In the midst of the public hearing period, both Councilor Del Pepper and Mayor Allison Silberberg asked numerous questions about terminology and, specifically, why the isolated wetland was not classified as an RPA. If it were an RPA, the wetland would have a buffer of 100 feet, rather than 50 feet. Several residents said a larger buffer would move the houses closer to Seminary Road and appease their concerns.

The seep is not classified a perennial or intermittent stream – both of which would be considered RPAs – because it doesn’t meet the state definition that has been adopted by the city. The primary reason is that the water goes through a 24-inch pipe, according to William Skrabak, deputy director of infrastructure & environmental quality for T&ES.

Both Pepper and Silberberg disagreed with the terminology, saying they had visited the site and did not understand why something that looked like a stream would not be considered a stream.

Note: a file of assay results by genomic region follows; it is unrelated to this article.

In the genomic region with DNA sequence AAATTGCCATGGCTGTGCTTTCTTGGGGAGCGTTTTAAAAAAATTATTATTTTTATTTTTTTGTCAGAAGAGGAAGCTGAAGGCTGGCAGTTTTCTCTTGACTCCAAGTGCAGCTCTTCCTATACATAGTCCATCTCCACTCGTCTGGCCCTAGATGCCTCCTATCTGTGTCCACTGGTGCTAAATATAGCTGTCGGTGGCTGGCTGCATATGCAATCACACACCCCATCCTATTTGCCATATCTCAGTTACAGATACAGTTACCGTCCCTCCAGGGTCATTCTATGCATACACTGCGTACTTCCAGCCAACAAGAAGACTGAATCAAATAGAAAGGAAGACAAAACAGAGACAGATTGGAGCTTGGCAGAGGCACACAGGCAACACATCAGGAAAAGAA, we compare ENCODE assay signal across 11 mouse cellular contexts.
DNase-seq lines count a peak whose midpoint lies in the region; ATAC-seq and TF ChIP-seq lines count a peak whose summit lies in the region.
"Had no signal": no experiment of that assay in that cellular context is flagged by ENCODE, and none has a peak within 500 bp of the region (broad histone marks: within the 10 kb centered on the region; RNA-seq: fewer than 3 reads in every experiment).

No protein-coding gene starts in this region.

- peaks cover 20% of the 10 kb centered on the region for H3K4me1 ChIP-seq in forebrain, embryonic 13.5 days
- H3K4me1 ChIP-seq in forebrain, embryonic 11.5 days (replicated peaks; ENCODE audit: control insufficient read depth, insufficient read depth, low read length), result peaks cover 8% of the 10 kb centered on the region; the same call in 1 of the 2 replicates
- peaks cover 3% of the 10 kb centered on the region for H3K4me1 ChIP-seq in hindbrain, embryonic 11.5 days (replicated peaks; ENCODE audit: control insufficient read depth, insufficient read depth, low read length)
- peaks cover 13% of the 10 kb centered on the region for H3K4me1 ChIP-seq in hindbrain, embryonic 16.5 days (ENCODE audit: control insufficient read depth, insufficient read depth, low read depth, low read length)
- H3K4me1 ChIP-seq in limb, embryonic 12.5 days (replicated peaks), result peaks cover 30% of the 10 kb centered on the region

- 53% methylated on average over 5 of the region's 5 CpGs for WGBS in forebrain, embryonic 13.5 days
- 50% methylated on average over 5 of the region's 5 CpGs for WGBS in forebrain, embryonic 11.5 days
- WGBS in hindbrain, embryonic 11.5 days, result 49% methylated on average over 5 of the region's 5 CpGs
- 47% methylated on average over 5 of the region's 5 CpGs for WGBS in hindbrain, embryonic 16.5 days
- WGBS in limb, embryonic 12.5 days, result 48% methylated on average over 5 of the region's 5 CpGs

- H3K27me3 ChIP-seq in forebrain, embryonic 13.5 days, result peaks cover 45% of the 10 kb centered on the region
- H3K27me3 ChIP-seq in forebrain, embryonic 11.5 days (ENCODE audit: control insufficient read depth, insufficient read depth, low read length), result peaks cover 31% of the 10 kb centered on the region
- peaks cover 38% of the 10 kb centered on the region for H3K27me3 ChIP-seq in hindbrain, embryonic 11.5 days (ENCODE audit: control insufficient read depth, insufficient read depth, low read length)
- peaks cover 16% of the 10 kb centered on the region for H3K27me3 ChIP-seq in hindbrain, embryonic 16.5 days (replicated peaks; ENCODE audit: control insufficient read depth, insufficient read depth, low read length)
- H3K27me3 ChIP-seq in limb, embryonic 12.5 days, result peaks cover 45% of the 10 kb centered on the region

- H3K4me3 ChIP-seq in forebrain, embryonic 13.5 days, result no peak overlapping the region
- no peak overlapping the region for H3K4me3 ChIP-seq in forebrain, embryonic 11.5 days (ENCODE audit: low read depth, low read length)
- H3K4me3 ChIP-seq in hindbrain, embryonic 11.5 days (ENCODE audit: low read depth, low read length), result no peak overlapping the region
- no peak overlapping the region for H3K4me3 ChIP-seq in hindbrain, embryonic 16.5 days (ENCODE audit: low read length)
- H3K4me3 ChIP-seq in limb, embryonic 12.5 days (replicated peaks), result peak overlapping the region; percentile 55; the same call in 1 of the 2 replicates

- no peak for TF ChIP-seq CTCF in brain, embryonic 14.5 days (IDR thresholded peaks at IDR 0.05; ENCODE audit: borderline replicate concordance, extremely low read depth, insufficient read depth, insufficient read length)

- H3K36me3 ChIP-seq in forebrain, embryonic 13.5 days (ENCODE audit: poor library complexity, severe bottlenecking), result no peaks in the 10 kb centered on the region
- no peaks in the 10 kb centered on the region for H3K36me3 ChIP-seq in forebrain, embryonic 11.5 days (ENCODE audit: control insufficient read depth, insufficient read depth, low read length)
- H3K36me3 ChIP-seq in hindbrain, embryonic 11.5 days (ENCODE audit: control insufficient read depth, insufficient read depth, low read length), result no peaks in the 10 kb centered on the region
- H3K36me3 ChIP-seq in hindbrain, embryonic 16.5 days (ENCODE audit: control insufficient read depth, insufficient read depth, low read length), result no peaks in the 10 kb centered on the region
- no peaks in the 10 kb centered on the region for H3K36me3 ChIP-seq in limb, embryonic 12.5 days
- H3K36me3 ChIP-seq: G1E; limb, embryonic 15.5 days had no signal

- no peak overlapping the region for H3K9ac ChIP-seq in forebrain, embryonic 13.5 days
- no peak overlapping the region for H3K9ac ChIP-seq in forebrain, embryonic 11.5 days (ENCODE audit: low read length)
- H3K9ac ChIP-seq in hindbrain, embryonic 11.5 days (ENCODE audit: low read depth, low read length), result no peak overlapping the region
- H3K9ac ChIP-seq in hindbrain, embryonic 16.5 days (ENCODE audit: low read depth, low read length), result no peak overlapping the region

“It sure meets the common sense interpretation, doesn’t it?” Pepper said.

Karl Moritz, director of the Department of Planning & Zoning, said staff could not work outside of previously determined classifications and regulations.

“Staff is restrained by the laws we have put together – federal, state and local – to decide what we can protect and what we can require a developer to protect,” Moritz said. “We can’t require a developer to protect something that we have not designated previously as something that requires legal protection.”

Pepper said she was reluctant to deny the appeals because of the volume of concerned residents.